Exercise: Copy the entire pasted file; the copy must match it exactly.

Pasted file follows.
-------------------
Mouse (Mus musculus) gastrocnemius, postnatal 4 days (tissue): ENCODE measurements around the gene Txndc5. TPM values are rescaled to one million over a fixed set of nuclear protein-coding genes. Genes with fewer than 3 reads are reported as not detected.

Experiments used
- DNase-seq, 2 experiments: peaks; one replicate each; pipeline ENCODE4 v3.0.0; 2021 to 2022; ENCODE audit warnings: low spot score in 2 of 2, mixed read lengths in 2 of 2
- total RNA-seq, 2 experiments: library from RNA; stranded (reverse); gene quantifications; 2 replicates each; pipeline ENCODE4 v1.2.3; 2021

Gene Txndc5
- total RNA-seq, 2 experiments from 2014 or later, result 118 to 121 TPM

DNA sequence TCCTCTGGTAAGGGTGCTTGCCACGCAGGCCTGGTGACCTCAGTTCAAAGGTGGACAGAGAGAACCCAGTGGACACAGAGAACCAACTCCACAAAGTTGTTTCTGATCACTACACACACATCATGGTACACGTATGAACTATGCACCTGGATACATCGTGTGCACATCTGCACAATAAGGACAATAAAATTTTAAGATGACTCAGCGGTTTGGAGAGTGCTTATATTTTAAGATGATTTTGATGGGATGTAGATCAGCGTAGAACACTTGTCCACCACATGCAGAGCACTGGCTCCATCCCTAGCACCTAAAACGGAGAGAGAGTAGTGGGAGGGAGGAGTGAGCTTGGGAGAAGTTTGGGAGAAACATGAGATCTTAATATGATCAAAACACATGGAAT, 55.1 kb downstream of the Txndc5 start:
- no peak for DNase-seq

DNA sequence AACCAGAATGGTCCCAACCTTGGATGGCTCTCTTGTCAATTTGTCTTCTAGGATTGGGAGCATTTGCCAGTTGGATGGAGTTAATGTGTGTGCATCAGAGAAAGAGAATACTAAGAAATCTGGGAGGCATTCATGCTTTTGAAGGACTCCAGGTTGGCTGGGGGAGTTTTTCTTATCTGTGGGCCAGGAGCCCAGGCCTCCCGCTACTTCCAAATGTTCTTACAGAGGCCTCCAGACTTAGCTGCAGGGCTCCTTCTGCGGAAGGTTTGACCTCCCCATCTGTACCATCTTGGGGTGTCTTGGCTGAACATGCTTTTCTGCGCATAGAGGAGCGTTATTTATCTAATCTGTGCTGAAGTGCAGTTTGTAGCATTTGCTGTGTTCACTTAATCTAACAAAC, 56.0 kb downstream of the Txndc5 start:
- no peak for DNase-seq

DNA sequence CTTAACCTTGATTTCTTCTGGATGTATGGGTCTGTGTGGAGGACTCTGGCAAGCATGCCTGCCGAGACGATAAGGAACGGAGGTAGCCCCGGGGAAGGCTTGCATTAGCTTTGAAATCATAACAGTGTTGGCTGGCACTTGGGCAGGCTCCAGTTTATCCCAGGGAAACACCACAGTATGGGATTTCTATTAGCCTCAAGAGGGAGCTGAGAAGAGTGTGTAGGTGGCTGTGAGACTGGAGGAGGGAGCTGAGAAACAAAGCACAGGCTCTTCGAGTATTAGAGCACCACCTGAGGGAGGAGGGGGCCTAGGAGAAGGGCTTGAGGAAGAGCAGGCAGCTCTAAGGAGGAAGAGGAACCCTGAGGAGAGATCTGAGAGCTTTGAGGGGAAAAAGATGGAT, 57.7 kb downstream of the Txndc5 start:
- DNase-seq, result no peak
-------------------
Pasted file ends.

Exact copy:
Mouse (Mus musculus) gastrocnemius, postnatal 4 days (tissue): ENCODE measurements around the gene Txndc5. TPM values are rescaled to one million over a fixed set of nuclear protein-coding genes. Genes with fewer than 3 reads are reported as not detected.

Experiments used
- DNase-seq, 2 experiments: peaks; one replicate each; pipeline ENCODE4 v3.0.0; 2021 to 2022; ENCODE audit warnings: low spot score in 2 of 2, mixed read lengths in 2 of 2
- total RNA-seq, 2 experiments: library from RNA; stranded (reverse); gene quantifications; 2 replicates each; pipeline ENCODE4 v1.2.3; 2021

Gene Txndc5
- total RNA-seq, 2 experiments from 2014 or later, result 118 to 121 TPM

DNA sequence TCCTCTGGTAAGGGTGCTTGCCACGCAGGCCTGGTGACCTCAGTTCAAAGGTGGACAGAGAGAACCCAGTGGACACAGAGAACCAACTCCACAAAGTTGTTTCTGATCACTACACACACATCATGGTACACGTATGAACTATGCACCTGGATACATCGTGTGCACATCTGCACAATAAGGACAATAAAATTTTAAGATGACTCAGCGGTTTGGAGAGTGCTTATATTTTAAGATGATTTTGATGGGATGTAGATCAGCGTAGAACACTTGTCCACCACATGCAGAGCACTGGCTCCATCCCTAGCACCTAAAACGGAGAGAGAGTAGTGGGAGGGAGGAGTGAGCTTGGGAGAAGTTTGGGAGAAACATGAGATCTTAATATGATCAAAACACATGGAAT, 55.1 kb downstream of the Txndc5 start:
- no peak for DNase-seq

DNA sequence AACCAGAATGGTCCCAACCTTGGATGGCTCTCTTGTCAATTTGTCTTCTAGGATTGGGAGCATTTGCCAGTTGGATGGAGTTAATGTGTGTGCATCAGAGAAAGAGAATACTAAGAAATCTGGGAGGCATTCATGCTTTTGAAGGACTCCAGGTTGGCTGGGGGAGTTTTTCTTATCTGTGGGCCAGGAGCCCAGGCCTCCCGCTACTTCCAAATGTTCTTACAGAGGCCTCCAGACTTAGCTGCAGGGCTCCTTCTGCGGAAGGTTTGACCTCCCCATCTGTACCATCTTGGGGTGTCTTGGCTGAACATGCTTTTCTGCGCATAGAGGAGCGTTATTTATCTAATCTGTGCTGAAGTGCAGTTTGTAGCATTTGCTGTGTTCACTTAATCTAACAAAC, 56.0 kb downstream of the Txndc5 start:
- no peak for DNase-seq

DNA sequence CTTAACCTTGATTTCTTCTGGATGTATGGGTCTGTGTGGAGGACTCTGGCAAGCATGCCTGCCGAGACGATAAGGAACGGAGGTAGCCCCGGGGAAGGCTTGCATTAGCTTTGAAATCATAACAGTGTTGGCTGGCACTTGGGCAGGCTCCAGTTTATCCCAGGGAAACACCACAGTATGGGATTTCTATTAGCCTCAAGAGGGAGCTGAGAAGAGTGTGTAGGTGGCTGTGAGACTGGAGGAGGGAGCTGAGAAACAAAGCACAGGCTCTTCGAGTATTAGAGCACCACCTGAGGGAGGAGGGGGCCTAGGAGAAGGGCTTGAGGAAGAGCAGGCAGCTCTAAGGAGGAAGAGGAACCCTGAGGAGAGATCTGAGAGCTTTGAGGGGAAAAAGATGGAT, 57.7 kb downstream of the Txndc5 start:
- DNase-seq, result no peak